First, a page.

Life Sentences: The Tillyard family
One Canberra family name has had a remarkable impact on a number of aspects of the capital, as the Australian Dictionary of Biography's MELANIE NOLAN writes.
Robin and Pattie Tillyard named their four daughters Patience, Faith, Hope and Honor "after the virtues", their mother explained.
They also chose those names "because she did not want to offend the grandmothers, both of whom had the unfashionable name of Fanny".
The Tillyards were well-known in Canberra as the city began to take shape and the family had a long-lasting legacy in the nation's capital.
As a result, they are all well represented in the Australian Dictionary of Biography.
Robin and Pattie were graduates of the University of Cambridge and separately came to Sydney, where they married in 1909.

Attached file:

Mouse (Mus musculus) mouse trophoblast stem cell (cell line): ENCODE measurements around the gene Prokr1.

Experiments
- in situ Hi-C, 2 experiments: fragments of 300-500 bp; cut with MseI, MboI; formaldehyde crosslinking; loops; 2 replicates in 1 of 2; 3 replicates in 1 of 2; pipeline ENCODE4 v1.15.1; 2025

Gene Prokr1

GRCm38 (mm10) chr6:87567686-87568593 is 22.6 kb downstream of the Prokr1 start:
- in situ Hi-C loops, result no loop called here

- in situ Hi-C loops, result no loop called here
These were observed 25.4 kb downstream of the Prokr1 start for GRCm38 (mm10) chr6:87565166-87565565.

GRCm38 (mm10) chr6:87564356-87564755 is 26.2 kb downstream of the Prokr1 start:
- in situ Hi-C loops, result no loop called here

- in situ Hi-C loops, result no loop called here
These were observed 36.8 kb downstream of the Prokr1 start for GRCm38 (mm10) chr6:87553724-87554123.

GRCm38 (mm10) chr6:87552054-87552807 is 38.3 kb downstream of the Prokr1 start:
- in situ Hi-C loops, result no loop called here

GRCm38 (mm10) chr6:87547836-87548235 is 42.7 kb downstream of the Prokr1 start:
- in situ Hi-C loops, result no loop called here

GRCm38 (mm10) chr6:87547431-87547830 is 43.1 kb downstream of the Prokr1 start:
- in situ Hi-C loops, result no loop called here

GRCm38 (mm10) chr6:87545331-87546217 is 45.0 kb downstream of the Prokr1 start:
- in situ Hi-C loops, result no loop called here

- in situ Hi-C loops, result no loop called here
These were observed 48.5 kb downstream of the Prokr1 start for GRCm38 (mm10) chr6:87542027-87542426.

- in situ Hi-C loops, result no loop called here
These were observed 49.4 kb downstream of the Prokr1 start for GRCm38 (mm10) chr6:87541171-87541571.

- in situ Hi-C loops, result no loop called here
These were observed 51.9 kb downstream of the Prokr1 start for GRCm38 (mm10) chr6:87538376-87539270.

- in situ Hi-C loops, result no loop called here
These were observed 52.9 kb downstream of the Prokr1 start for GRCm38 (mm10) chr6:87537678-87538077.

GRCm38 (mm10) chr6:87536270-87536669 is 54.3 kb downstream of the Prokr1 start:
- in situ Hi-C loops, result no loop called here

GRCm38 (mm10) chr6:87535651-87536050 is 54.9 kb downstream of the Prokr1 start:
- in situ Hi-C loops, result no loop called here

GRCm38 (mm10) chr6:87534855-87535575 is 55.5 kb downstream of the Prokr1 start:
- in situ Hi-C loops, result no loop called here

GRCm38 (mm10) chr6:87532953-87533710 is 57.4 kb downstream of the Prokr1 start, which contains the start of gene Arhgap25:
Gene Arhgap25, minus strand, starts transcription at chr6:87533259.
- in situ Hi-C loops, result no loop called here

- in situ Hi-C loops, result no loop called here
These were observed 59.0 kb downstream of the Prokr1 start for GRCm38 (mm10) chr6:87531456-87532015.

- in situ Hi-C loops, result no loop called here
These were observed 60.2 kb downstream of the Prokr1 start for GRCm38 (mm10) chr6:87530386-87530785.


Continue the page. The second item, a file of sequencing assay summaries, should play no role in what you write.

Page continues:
They headed to Nelson, New Zealand, where Robin (1881-1937) - a naturalist and entomologist - served as head of the biology department at Cawthron Institute.
In 1928, Robin was appointed the first head of the Council for Scientific and Industrial Research entomology division in Canberra.
Pattie Tillyard, née Craske (1880-1971) MBE was a biologist and suffragist who had illustrated her husband's book The Insects of Australia and New Zealand (Sydney, 1926).
She became deeply involved in community work in Canberra, arguing "there ought to be women on every governing body".
She was fundamental in establishing the ANU Tillyard Prize in 1940.
The prize is the oldest and most prestigious prize available to Bachelor degree students whose personal qualities and contribution to university life have been outstanding.